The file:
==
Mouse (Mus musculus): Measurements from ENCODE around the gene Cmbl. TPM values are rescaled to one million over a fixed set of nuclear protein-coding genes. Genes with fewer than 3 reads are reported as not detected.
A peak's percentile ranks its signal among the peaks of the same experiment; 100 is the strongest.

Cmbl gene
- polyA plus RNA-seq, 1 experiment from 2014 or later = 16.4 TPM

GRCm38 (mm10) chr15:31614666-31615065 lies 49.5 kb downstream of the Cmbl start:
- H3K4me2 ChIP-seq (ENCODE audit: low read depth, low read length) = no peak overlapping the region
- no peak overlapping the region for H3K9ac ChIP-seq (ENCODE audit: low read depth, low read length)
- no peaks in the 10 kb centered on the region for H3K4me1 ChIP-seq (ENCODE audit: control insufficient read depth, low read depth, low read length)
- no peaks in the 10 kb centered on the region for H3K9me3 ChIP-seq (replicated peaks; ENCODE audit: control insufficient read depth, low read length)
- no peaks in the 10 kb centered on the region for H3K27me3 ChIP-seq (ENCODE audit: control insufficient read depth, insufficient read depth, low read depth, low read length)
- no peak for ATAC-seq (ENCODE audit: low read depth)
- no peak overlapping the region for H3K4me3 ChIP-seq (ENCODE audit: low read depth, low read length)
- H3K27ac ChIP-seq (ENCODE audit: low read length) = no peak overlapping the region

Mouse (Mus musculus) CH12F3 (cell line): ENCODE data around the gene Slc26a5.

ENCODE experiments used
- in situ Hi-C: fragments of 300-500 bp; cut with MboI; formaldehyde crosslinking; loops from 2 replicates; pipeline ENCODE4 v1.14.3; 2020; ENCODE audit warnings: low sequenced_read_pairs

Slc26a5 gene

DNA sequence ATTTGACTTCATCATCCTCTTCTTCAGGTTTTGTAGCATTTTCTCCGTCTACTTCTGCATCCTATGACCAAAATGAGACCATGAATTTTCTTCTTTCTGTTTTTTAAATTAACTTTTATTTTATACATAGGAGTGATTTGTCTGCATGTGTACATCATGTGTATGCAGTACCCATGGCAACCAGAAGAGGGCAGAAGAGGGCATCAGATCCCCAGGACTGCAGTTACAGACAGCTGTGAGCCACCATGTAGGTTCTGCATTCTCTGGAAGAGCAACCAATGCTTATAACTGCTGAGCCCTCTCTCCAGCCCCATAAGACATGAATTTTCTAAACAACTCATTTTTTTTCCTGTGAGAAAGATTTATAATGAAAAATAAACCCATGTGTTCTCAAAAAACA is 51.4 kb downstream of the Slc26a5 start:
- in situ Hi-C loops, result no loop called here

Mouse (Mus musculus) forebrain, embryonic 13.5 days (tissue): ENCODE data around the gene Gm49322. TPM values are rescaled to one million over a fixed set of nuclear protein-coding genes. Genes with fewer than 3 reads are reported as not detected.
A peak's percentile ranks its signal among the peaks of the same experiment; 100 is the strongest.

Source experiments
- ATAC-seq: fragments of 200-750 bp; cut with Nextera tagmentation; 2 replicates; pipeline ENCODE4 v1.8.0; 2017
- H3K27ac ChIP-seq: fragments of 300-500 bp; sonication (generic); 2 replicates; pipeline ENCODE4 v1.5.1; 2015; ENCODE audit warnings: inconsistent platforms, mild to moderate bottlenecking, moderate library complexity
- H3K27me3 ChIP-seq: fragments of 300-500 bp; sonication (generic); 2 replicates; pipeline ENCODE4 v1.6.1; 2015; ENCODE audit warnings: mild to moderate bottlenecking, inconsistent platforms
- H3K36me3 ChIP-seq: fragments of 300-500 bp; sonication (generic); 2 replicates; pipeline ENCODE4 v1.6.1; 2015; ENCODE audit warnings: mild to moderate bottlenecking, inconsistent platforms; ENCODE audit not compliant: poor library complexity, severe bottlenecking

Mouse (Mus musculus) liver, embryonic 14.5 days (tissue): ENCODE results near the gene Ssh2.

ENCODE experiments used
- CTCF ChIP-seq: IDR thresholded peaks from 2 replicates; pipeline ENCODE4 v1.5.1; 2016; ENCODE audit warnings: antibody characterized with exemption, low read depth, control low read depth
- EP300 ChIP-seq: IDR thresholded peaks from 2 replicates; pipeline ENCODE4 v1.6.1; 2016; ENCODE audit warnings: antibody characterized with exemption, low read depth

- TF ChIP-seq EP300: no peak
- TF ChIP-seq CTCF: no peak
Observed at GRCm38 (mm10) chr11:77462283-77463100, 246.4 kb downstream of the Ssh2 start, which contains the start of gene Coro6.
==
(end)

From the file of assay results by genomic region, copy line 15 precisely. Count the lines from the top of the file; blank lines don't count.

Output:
ENCODE experiments used